The Altona Flat Rock is a sandstone pavement barren, dominated by the fire-dependent species known as Pinus banksiana (Jack Pine). Changes in seed availability, understory structure, and predator presence influence wildlife migration within the barren. Additionally, small mammal abundance often fluctuates cyclical in response to tree masting. In July 2018, a wildfire occurred at the Flat Rock pine barren. We aimed to monitor small mammal response to wildfire over the course of a year. Small mammal traps were set along established transects capturing the fire severity gradient and adjacent reference unburned area. Along those same transects, giving up density surveys (GUDS) were performed to foraging patterns in these varied microhabitats. We predicted greater capture rates and community diversity in the burn immediately post-fire due to access to the abundant serotinous Jack Pine seeds. In fall 2018 immediately following the wildfire, a total of 67 small mammals were captured with 1.5 times more in the unburned than burned area. The small mammal community consisted of Peromyscus spp. comprising 87% of captures and insectivores Sorex cinereus (Masked Shrew) and Blarina brevicauda (Northern Short-tailed Shrew) were absent from the burn. In fall of 2019, a total of 21 small mammals were captured with 3 times more in the burn than in unburned area. Community composition was exclusively Peromyscus spp. Over the course of a year, we noted a significant reduction in captures and a shift in microhabitat usage from unburned (2018) to burn (2019) likely in response to regenerating vegetation ameliorating predation risk. Interestingly, average body mass and total body length were higher in Peromyscus spp. in 2019, perhaps in response to increased seed predation. GUD survey results show seed foraging was 67% greater in 2018. Collaborators monitoring game cameras at the barren noted increased predator use of the unburned and burned areas in winter 2018 and spring 2019, respectively and a significant decline of predators from the area in late summer-fall 2019. A predator decrease in fall 2019 is paralleled with a significant decline in Peromyscus spp. This preliminary research has revealed the complexity of small mammal response to wildfire. Long-term monitoring will likely uncover their connection to resources, microhabitat structure, and predator abundance as regeneration continues.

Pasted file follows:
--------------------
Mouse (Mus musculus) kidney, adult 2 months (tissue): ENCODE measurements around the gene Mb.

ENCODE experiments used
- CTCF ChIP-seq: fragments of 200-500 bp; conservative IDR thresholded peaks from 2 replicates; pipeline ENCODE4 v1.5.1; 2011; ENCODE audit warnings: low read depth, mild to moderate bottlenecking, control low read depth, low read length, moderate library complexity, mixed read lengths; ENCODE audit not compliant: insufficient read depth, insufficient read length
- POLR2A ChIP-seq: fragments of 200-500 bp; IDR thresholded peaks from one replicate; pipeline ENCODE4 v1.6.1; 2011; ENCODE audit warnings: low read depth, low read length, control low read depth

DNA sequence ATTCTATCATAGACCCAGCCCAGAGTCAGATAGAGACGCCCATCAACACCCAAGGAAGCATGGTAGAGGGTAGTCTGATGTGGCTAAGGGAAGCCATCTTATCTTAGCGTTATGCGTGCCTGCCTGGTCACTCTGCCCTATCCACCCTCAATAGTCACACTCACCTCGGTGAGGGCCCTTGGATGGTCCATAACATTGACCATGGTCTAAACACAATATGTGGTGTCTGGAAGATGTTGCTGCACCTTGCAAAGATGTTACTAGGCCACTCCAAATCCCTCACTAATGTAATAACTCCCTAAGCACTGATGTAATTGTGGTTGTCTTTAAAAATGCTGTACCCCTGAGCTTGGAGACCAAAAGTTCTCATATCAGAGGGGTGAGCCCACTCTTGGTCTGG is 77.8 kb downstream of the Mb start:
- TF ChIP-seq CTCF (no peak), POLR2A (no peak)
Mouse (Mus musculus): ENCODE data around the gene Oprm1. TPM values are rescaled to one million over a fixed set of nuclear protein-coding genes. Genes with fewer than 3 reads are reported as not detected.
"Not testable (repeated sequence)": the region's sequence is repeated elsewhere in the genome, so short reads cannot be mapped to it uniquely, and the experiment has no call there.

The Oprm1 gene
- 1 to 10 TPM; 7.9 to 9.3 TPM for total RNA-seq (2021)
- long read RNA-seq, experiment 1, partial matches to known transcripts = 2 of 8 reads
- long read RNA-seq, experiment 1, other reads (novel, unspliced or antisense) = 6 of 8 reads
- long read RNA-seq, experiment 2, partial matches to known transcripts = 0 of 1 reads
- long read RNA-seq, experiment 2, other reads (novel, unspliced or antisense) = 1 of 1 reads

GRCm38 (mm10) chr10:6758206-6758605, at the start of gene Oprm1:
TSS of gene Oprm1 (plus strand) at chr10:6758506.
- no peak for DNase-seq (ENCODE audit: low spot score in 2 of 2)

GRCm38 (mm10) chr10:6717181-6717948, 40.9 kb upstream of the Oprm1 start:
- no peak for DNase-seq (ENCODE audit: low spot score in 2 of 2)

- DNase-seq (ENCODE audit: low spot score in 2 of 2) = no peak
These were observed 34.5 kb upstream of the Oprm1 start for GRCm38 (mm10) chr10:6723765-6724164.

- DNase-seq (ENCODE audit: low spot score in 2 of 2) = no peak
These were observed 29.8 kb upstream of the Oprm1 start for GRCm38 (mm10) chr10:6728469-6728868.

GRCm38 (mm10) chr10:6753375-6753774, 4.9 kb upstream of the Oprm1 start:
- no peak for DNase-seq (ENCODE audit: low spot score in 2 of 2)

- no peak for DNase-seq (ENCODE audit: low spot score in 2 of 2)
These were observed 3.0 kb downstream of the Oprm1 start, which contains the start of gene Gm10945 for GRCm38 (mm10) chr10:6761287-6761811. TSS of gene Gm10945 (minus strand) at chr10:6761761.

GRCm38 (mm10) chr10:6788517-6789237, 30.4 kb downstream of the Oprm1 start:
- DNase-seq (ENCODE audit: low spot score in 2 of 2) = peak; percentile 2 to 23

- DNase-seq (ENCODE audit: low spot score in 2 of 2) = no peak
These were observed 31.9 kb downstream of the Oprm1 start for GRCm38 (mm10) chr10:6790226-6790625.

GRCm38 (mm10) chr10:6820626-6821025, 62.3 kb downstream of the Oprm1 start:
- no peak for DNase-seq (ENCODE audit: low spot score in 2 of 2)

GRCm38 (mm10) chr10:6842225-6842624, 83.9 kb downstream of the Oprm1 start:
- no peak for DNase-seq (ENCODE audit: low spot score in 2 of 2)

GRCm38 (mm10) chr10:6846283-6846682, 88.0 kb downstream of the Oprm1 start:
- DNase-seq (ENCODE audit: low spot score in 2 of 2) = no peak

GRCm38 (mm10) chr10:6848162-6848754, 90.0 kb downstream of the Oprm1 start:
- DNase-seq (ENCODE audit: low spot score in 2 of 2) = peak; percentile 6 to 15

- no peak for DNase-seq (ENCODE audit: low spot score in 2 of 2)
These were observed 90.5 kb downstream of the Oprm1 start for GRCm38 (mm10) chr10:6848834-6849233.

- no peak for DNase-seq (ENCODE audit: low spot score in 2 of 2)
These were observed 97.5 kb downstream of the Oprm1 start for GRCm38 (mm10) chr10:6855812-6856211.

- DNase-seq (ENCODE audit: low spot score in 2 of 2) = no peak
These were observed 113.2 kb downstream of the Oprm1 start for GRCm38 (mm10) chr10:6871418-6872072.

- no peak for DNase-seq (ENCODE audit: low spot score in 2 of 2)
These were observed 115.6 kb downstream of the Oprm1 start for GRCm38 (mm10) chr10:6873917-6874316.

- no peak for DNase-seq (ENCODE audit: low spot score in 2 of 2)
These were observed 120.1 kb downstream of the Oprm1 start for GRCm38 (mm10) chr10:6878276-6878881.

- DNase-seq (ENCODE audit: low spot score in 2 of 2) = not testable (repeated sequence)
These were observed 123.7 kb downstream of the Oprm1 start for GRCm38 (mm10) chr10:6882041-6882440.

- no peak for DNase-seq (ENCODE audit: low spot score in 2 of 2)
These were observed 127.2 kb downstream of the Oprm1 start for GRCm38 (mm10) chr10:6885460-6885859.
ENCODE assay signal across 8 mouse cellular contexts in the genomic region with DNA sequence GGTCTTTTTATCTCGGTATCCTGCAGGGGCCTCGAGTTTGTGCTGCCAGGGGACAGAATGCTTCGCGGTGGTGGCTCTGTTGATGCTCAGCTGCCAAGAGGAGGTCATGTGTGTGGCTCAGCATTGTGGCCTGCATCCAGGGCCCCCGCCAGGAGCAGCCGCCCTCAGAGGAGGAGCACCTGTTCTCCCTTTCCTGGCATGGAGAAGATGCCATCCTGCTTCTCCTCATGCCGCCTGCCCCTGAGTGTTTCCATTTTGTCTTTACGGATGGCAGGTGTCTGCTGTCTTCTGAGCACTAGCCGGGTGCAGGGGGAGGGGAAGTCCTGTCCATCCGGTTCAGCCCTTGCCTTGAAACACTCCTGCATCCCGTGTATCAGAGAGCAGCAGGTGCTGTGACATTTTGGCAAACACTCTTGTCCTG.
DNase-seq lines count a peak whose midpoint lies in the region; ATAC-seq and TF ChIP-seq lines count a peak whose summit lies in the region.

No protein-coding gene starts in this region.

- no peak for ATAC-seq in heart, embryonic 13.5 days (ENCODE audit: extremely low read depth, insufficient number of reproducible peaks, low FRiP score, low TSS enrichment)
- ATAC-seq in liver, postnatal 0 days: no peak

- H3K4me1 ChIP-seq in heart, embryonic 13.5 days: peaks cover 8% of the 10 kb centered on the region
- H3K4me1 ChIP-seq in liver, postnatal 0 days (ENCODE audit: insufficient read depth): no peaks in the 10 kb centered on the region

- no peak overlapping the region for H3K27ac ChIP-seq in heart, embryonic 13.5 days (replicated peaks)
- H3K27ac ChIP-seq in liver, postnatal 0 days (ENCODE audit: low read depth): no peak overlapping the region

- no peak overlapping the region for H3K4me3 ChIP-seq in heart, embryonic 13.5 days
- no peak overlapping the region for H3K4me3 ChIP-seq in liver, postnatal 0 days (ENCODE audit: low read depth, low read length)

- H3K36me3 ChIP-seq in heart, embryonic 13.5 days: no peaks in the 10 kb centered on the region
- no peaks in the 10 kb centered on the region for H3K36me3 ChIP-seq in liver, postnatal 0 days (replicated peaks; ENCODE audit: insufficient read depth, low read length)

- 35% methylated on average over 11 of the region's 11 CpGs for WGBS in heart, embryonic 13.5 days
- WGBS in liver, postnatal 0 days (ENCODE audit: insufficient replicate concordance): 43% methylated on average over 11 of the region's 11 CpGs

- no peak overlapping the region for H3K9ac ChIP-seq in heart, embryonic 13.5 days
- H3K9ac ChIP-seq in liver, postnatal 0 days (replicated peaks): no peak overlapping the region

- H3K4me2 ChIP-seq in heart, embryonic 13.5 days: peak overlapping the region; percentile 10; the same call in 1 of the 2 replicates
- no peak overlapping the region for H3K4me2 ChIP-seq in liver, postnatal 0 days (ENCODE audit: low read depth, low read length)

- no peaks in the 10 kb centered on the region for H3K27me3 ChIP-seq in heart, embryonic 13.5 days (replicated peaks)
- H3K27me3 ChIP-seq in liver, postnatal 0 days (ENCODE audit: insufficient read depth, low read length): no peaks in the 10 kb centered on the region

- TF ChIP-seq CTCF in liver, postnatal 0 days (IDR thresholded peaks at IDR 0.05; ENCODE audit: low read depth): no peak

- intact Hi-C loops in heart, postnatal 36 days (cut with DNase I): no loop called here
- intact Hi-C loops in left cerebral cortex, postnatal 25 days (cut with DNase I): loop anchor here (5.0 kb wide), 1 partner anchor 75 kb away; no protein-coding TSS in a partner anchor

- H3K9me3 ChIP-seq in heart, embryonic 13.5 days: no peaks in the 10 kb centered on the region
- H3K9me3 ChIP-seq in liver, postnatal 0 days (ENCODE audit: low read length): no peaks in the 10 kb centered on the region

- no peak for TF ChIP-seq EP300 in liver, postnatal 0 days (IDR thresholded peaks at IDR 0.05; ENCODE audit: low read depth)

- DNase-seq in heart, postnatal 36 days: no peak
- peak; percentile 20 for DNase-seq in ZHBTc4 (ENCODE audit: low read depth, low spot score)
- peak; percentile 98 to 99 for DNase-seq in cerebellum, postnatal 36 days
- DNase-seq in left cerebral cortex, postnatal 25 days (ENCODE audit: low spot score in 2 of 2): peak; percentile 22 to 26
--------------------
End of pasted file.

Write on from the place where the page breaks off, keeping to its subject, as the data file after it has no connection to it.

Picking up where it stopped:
• Non-invasive Monitoring of Nest Boxes

    Johnson, Kaylee; Garneau, Danielle (2020-05-05)